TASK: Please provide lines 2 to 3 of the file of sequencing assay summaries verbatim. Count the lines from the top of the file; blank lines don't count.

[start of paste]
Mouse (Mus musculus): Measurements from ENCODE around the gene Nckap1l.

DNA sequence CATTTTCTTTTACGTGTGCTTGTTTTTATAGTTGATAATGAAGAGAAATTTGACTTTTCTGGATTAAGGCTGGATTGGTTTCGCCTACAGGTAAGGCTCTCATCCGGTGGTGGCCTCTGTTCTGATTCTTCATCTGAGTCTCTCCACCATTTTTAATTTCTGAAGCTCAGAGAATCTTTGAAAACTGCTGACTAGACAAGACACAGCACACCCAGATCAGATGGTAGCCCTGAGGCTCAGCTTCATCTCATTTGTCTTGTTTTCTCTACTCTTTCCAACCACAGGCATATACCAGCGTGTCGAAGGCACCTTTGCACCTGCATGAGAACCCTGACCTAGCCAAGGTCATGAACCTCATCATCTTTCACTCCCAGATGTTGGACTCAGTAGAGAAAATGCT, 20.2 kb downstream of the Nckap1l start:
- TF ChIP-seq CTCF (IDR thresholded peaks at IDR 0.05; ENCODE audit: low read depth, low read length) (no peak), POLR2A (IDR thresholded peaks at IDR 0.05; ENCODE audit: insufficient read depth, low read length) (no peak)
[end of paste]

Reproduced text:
DNA sequence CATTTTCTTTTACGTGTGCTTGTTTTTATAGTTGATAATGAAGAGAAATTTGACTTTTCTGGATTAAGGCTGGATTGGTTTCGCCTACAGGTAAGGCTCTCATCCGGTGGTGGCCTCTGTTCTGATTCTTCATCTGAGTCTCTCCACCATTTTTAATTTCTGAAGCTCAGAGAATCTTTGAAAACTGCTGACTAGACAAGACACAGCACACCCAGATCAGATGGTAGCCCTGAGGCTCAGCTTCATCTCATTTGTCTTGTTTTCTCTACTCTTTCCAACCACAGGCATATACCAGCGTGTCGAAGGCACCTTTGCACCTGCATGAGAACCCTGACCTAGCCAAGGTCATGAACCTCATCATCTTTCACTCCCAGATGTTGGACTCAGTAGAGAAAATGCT, 20.2 kb downstream of the Nckap1l start:
- TF ChIP-seq CTCF (IDR thresholded peaks at IDR 0.05; ENCODE audit: low read depth, low read length) (no peak), POLR2A (IDR thresholded peaks at IDR 0.05; ENCODE audit: insufficient read depth, low read length) (no peak)